Implicit and explicit procedural learning in patients recently remitted from severe major depression
Pedersen, Anya, Kuppers, Kerstin, Behnken, Andreas, Kroker, Kristin, Schoning, Sonja, Baune, Bernhard T., Rist, Fred, Arolt, Volker, and Suslow, Thomas (2009) Implicit and explicit procedural learning in patients recently remitted from severe major depression. Psychiatry Research, 169 (1). pp. 1-6.
|PDF (Published Version) - Repository staff only - Requires a PDF viewer such as GSview, Xpdf or Adobe Acrobat Reader|
View at Publisher Website: http://dx.doi.org/10.1016/j.psychres.200...
In acute depression a high prevalence of deficits in learning and memory performance has been reported. Still, it is unclear whether these cognitive deficits are present after remission of clinical symptoms of depression. The present study compared 20 inpatients recently remitted from severe major depressive disorder (MDD) with 20 healthy matched control participants on two sequence learning tasks: a modified serial reaction-time task (SRT) for implicit learning, which is sensitive to subcortical and frontal impairments, and a serial generation task (SGT) for explicit learning. As compared with performance in healthy controls, implicit and explicit learning were not impaired in recently remitted inpatients with depression. Intentional acquisition of new information was related to the severity of depressive symptoms as patients with higher scores on Beck's Depression Inventory (BDI) showed poorer explicit learning. In contrast to findings in acute depression, our results suggest a normal degree of learning in remitted depression; these findings are consistent with unimpaired fronto-striatal functioning. However, although not statistically significant, patients remitted from melancholic MDD revealed poorer implicit learning performance compared with patients remitted from non--melancholic MDD. Longitudinal studies in patients with melancholic vs. non-melancholic MDD are needed to investigate the course of cognitive functioning during the recovery from MDD.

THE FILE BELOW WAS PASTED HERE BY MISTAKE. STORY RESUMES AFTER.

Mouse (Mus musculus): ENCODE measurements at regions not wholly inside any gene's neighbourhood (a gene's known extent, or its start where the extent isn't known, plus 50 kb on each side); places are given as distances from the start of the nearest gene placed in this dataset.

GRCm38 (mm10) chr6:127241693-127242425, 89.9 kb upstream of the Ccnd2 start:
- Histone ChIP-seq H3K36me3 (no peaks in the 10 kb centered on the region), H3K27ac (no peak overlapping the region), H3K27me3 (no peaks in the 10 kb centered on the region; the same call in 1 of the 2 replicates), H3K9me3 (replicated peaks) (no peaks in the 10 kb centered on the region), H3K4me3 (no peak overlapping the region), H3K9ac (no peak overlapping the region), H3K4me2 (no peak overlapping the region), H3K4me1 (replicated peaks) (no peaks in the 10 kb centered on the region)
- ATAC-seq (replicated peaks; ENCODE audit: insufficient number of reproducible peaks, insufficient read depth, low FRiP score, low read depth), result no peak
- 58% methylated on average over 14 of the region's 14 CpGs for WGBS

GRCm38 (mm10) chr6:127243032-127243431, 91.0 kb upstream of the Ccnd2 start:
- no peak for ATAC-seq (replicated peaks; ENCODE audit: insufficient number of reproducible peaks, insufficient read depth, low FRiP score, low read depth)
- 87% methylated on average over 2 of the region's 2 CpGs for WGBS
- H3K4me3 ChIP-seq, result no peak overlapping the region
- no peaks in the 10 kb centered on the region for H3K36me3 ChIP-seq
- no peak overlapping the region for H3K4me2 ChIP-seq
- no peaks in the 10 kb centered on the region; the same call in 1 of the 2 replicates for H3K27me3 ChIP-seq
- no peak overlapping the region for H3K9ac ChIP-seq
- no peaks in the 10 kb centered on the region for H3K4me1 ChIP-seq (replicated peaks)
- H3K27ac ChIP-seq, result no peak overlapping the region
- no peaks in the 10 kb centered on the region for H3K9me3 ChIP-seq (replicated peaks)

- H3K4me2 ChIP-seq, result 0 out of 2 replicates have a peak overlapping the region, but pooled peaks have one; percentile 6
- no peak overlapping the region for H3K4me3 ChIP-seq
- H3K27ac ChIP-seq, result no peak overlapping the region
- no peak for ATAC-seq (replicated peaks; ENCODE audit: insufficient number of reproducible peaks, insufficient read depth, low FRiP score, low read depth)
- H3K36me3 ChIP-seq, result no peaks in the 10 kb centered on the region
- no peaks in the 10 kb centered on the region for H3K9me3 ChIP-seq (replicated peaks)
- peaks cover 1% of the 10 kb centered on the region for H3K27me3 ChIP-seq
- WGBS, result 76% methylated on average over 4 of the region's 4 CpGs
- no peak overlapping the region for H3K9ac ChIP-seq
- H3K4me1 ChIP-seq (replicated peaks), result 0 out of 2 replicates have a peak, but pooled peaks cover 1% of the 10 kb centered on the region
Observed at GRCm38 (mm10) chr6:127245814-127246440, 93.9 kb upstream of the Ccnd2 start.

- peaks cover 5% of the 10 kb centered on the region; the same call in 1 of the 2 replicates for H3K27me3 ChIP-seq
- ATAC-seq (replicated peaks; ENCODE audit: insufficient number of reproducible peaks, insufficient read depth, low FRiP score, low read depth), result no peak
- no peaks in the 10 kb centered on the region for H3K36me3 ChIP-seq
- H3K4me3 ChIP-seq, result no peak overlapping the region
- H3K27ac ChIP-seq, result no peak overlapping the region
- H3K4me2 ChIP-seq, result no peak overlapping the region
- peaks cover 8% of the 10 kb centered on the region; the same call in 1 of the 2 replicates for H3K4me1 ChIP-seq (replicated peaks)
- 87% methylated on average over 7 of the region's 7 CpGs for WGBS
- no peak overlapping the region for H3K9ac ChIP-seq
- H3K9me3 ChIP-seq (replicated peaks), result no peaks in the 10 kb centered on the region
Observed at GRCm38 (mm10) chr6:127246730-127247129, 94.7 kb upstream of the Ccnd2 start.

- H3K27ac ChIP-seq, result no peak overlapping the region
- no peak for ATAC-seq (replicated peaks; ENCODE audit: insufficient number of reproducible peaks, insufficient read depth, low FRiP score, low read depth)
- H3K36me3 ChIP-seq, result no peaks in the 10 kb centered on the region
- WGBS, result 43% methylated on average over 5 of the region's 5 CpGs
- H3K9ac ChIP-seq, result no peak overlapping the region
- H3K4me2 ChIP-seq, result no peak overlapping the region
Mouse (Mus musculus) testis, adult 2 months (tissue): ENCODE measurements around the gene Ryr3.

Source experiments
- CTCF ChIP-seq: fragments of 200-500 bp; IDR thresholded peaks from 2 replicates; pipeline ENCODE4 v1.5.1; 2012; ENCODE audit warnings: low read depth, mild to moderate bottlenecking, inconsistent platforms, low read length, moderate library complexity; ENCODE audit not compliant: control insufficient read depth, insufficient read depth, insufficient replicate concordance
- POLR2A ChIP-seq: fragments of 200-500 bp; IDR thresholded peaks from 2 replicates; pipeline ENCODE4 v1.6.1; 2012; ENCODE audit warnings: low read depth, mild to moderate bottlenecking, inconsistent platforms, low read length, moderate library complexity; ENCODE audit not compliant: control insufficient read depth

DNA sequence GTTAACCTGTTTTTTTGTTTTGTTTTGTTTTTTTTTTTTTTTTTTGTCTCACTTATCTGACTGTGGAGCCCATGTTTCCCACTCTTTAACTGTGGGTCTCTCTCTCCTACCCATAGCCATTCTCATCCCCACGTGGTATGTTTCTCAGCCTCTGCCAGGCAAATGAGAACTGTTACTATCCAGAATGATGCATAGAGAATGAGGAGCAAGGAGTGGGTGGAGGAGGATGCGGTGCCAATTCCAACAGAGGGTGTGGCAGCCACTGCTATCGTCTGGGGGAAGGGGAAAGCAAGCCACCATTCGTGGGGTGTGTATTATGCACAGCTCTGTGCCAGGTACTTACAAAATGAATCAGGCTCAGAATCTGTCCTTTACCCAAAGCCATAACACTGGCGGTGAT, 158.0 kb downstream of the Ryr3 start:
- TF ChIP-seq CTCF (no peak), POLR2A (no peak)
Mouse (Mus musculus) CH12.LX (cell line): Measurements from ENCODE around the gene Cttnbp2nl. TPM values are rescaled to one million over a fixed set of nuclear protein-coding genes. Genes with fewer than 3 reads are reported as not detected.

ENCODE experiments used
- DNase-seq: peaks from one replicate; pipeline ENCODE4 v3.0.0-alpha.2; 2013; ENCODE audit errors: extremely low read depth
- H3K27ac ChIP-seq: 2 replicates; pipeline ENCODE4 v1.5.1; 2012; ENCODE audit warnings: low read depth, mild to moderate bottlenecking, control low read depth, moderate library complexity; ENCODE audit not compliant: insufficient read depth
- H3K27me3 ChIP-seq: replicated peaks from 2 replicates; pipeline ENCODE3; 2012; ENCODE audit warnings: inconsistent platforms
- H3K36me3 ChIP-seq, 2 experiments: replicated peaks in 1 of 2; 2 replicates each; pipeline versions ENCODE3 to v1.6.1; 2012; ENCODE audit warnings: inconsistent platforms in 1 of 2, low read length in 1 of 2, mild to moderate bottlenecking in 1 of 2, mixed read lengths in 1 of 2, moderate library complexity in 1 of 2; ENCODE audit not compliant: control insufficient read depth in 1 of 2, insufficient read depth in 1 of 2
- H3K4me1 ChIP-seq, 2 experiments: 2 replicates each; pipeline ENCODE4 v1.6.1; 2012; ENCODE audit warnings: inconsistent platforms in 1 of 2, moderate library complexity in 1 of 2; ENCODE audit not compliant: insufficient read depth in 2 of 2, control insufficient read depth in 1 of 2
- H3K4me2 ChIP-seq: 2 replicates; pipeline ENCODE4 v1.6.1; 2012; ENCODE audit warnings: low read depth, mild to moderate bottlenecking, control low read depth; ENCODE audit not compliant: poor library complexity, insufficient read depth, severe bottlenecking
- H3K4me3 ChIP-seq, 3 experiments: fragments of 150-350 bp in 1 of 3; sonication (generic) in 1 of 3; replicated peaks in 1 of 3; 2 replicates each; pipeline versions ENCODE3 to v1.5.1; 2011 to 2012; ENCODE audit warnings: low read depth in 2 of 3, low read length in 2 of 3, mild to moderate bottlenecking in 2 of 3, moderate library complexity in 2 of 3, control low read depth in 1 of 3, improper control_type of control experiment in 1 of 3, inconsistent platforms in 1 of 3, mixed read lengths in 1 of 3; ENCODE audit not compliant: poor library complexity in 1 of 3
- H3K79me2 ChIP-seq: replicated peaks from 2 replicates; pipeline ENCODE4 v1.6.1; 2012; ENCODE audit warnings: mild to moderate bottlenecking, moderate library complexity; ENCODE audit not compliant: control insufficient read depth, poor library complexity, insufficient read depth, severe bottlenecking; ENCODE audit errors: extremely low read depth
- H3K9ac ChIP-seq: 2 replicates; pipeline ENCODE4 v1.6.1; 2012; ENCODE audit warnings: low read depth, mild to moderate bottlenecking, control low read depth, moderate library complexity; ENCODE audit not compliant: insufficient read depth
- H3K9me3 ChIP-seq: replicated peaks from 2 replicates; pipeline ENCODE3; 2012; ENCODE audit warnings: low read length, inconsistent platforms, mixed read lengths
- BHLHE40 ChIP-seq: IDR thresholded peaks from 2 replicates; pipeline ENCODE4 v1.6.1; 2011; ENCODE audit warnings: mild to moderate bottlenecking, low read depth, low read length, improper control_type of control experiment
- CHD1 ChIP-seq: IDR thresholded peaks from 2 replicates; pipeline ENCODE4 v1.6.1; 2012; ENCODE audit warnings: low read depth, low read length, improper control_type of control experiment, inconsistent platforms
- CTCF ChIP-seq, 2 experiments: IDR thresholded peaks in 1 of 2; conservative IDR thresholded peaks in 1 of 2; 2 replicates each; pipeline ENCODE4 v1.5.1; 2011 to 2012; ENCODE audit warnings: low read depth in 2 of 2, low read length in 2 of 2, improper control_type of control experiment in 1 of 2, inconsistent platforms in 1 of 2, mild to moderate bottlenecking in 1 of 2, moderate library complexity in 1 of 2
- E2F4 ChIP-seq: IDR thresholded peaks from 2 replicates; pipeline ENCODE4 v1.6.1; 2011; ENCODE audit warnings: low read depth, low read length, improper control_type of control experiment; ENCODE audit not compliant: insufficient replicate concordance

|Item Type:||Article (Refereed Research - C1)|
|Keywords:||remission; melancholia; sequence learning; serial reaction-time task|
|FoR Codes:||11 MEDICAL AND HEALTH SCIENCES > 1109 Neurosciences > 110999 Neurosciences not elsewhere classified @ 100%|
|SEO Codes:||92 HEALTH > 9299 Other Health > 929999 Health not elsewhere classified @ 100%|
|Deposited On:||25 Aug 2009 15:25|
|Last Modified:||18 Oct 2013 00:39|
Last 12 Months: 0
|Citation Counts with External Providers:|
Repository Staff Only: item control page